Apple has once again effectively blacklisted Java 7 web plug-ins on Macs by enforcing a minimum version for the software — a version that has yet to be released by Oracle.
The new blacklisting of Java 7 update 11 — the latest version available — makes it the second time in a one-month period that Apple has used the anti-malware system built into OS X to remotely block the software.
It's not clear why Apple has blacklisted the latest Java update. However, it follows reports last Sunday that, despite Oracle's efforts to harden Java security, the latest version allows unsigned code to be executed.
When Apple instituted the first Java block in January the move was considered unusual, in part because Apple has typically used its Xprotect to block malware such as the widespread Flashback Trojan for Macs in 2011. However the serious risks posed by zero-day vulnerabilities in SE Java 7 update 10 prompted Apple to apply Xprotect to it.
In January, Apple moved to fend off attacks exploiting those vulnerabilities by adding "build 19" of Java 7 update 10, denoted by "1.7.0_10-b19", to its "Xprotect.plist" blacklist. The latest build at the time was 1.7.0_10-b18, meaning that Java 7 web plug-ins were effectively blacklisted until Oracle released a version that superseded it.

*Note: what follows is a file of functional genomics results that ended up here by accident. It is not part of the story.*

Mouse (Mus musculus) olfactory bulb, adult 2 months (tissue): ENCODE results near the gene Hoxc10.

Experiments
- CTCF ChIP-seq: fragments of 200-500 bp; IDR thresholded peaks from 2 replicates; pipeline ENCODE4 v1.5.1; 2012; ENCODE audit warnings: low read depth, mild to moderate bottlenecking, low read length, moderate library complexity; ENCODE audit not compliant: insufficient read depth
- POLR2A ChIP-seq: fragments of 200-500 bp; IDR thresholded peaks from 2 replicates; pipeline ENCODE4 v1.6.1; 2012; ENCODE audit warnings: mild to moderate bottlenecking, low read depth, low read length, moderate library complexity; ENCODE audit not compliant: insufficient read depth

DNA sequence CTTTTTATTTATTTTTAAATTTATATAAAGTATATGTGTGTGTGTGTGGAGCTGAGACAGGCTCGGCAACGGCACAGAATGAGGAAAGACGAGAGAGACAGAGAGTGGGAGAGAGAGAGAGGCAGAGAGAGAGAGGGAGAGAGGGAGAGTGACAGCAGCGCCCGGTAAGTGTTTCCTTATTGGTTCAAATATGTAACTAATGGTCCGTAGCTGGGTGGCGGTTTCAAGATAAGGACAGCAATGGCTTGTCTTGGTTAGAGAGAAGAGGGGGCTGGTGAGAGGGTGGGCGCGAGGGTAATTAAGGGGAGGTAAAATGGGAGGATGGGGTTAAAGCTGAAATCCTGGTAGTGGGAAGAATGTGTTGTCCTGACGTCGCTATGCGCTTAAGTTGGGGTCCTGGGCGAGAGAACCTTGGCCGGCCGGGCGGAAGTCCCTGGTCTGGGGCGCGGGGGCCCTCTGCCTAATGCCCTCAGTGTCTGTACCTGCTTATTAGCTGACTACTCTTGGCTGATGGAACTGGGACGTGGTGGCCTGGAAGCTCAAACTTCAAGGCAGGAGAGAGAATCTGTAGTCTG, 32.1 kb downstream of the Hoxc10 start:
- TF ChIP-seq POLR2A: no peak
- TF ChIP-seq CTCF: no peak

That version came in mid-January when Oracle released Java 7 update 11, which satisfied Apple's minimum requirements under Xprotect. It didn't fix all the vulnerabilities, though, according to researchers at security firm Immunity.
The US Department of Homeland Security also urged internet users to disable Java web plug-ins despite the latest update.
The new block applies to the plugin for Java 7 update 11 version 1.7.0_11-b22, which, like last time, is one build ahead of the current version 1.7.0_11-b21.
Since the Flashback malware hit Apple users, the company has released a series of updates distancing Java from its latest operating systems. Addressing Flashback malware varients, Apple in April last year disabled the Java web plug-in in OS X Lion and in October issued an update that uninstalled the Apple-provided Java applet plug-in from all Safari browsers.